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Friday, May 06, 2011
Dave Chesson, WSDOT Communications, 360-757-5970 (Burlington)
Jay Drye, WSDOT Engineering Manager, 360-757-5993 (Burlington)
Construction will stretch between Burlington and Bellingham
BURLINGTON – Maintenance crews have been sealing cracks on northbound I-5 for so long that they’re ready to give the old concrete panels the ax. Instead, engineers have decided a truck-mounted concrete breaker, similar looking to a guillotine, is a better solution.
Cracking dilapidated road panels is just one phase of a season-long project that the Washington State Department of Transportation (WSDOT) will begin in mid-May to smooth the roadway and reduce maintenance headaches.
Crews will repair and pave 12 miles of northbound I-5 from north of the SR 11 Chuckanut Drive interchange in Burlington to south of Lake Samish near Bellingham.
One lane of northbound I-5 will close from 8 p.m. to 10 a.m. on week nights. Work is expected to start May 16, but inclement weather could change the schedule. At times, the roadway will be rough, on- and off-ramps will be closed for paving, and two around-the-clock lane closures will keep I-5 reduced to one lane for a total of three days or more. The work is expected to be finished this fall.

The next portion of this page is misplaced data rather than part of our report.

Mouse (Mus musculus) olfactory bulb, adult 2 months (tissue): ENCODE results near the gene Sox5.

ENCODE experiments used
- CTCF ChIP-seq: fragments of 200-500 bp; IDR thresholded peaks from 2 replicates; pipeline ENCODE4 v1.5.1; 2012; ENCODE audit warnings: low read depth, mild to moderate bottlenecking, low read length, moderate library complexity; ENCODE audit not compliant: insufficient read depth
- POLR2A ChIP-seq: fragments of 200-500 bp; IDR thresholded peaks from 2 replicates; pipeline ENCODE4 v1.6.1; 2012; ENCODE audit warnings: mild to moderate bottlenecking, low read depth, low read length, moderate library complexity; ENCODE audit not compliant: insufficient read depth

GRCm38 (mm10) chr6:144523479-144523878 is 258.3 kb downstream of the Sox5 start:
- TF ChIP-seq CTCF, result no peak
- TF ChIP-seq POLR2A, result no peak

Drivers should expect delays and plan to alter their schedules and routes when and if possible to avoid lengthy delays. Approximately 40,000 commuters, visitors and freight haulers use this stretch of I-5 daily.
To crack the concrete panels, crews will use a machine mounted to the back of a truck that has a large blade that moves like a guillotine. The process, called “crack and seat”, cracks the panels and then they are run over with a heavy roller to “seat” them in the ground before paving over the roadway with asphalt.
WSDOT will communicate construction activities to drivers in numerous ways, including electronic reader boards, a highway radio, website and email updates, and a 24-hour hotline (360-757-5970).
The $20 million project is funded with federal preservation dollars that were saved from other Washington highway preservation projects in 2010, when WSDOT saw substantially lower bids on several projects.
For more information about the project, visit the project page. Pictures are available on Flickr.
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